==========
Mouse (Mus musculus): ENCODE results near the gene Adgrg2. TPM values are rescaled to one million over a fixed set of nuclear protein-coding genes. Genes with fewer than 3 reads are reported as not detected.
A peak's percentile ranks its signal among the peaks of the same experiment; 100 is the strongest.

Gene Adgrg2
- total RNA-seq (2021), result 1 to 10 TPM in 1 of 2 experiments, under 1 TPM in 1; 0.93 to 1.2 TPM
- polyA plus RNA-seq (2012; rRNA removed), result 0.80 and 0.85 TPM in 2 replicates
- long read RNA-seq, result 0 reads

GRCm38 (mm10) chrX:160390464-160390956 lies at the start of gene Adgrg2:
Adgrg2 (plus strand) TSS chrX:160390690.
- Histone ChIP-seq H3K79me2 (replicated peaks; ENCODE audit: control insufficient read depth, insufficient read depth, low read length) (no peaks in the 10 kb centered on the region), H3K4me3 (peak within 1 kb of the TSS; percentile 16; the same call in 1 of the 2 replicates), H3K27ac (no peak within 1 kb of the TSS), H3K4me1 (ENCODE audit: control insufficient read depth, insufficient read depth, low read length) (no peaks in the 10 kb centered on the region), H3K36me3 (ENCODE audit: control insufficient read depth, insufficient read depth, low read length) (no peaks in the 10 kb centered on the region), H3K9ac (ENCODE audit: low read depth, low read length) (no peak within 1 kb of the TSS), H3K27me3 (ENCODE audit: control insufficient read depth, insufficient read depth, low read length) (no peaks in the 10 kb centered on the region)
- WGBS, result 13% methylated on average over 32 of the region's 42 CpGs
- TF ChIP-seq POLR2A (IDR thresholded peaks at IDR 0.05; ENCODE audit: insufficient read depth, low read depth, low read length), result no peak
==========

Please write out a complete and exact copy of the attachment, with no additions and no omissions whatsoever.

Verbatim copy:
Mouse (Mus musculus): ENCODE results near the gene Adgrg2. TPM values are rescaled to one million over a fixed set of nuclear protein-coding genes. Genes with fewer than 3 reads are reported as not detected.
A peak's percentile ranks its signal among the peaks of the same experiment; 100 is the strongest.

Gene Adgrg2
- total RNA-seq (2021), result 1 to 10 TPM in 1 of 2 experiments, under 1 TPM in 1; 0.93 to 1.2 TPM
- polyA plus RNA-seq (2012; rRNA removed), result 0.80 and 0.85 TPM in 2 replicates
- long read RNA-seq, result 0 reads

GRCm38 (mm10) chrX:160390464-160390956 lies at the start of gene Adgrg2:
Adgrg2 (plus strand) TSS chrX:160390690.
- Histone ChIP-seq H3K79me2 (replicated peaks; ENCODE audit: control insufficient read depth, insufficient read depth, low read length) (no peaks in the 10 kb centered on the region), H3K4me3 (peak within 1 kb of the TSS; percentile 16; the same call in 1 of the 2 replicates), H3K27ac (no peak within 1 kb of the TSS), H3K4me1 (ENCODE audit: control insufficient read depth, insufficient read depth, low read length) (no peaks in the 10 kb centered on the region), H3K36me3 (ENCODE audit: control insufficient read depth, insufficient read depth, low read length) (no peaks in the 10 kb centered on the region), H3K9ac (ENCODE audit: low read depth, low read length) (no peak within 1 kb of the TSS), H3K27me3 (ENCODE audit: control insufficient read depth, insufficient read depth, low read length) (no peaks in the 10 kb centered on the region)
- WGBS, result 13% methylated on average over 32 of the region's 42 CpGs
- TF ChIP-seq POLR2A (IDR thresholded peaks at IDR 0.05; ENCODE audit: insufficient read depth, low read depth, low read length), result no peak